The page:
I buried my face in a magenta peony, inhaled, and exhaled disappointment. It had less scent than paper. I almost didn't bother with the white peonies, but I paused to dip my nose to a flower and sniffed. Heaven! I buried my whole face in the blossom, silky petals caressing my face. Time stopped as long as I was with the peonies. They take me back to childhood with one whiff and the sound of a bumblebee.
Sometimes I think it's impossible to explain why the Glen where I grew up was a different kind of place. There was a luxury of living by extremely wealthy people while Mom yelled about not having enough money to give Kool-Aid to the neighbors. I've written about being lonely in the woods, but maybe not much about walking alongside a billionaire's golf cart as we inspected his peonies?
Since I didn't have kids to play with, I hung out with old people. I drank tea and ate cookies with widows. I decided early on that extreme wealth is a lonely business and I didn't want that much money, or I'd never tell anyone if I got it. (The older I get, the more I'm leaning toward the latter.)
The old people got me as I came, which was generally a bit muddy. Yet, they let me sit on their Louis the something chairs and draped dainty lace napkins on my lap. I never ate more than 2 cookies because I learned that more than 2 was gauche. Pretending to be wealthy-compatible demanded a lot of restraint.
I'd go home, catch dinner, clean fish, weed the garden, wash dishes, etc., etc., etc. and feel somewhat glad that I grew up more regular than the widows who probably never wiggled their toes in river mud. The old man with the golf cart talked about "his" peonies, and how he had planned his garden, but admitted that he'd never planted anything himself. He had a "man" who took care of the dirty work. That man rolled his eyes behind the millionaire's back.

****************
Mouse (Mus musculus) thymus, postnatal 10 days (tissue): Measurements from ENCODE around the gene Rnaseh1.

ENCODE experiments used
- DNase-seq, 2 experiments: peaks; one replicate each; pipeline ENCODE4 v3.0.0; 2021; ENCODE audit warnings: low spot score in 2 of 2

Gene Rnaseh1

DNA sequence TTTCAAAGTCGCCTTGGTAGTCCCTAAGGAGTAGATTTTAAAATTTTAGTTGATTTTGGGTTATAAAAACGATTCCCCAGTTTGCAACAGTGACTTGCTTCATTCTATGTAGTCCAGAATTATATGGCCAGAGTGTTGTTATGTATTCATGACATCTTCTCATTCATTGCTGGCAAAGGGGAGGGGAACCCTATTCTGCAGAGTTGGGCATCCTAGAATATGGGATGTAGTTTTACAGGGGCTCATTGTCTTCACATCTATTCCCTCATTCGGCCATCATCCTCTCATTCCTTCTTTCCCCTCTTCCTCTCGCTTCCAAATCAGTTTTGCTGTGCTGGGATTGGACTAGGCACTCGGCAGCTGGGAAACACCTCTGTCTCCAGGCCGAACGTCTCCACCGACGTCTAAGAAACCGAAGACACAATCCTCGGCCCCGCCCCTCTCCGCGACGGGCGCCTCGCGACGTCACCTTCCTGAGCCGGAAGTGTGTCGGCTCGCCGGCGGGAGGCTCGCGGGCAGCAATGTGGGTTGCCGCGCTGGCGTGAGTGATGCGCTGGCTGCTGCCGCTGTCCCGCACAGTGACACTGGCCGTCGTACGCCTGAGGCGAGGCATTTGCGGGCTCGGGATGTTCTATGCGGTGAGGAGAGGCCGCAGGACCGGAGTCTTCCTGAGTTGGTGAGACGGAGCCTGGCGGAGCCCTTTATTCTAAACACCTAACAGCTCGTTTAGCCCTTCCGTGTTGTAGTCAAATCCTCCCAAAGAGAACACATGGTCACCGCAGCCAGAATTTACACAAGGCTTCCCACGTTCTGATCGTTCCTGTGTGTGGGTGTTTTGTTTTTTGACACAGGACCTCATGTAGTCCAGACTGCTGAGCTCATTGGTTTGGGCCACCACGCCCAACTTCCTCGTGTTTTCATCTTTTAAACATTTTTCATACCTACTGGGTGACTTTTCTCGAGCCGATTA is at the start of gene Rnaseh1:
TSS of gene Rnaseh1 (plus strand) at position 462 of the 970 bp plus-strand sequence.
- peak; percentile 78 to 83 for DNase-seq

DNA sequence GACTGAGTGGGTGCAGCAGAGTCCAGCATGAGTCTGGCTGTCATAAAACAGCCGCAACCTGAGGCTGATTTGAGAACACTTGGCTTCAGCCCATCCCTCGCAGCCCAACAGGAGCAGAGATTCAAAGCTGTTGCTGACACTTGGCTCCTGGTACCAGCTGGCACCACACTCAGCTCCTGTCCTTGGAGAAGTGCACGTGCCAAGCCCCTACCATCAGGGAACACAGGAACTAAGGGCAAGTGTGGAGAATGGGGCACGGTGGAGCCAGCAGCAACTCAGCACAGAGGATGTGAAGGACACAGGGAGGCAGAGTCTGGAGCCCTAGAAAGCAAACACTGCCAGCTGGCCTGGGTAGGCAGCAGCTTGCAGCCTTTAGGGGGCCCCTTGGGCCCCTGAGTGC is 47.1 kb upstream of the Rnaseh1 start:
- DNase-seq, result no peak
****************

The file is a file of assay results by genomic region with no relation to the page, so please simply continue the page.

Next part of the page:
This week I read Cleveland in the Gilded Age. I learned the Rockefellers had a summer estate at the end of my current street. From the mid 1800s through the mid 1900s, Cleveland had more millionaires than anywhere else. It shows in beautiful old buildings, a world-renowned orchestra, art museum, Cleveland Clinic, and thousands of other ways. Where I grew up was right by their summer estates.
I feel fortunate to enjoy the beauty the millionaires created -- and often feel more fortunate than them for being able to actually live in the world with regular people where people either like me or not based on who I am instead of what they might get out of me. A billionaire once sniffed about his best friend who always had his hand out. "But he's a millionaire!" I said. "Yeah, but not very many millions, and he always expects me to pay" he answered. This same billionaire was proud of his pre-nup that basically bought his young wife's commitment for his lifetime. That's a lonely life.
I smelled the peonies and felt happy. I read the book, and felt glad to be me instead of them. I think about current events and wonder about our m/billionaire politicians and can only hope for the best while remembering that those kinds of people can't even respect their friends so how can they respect the rest of us?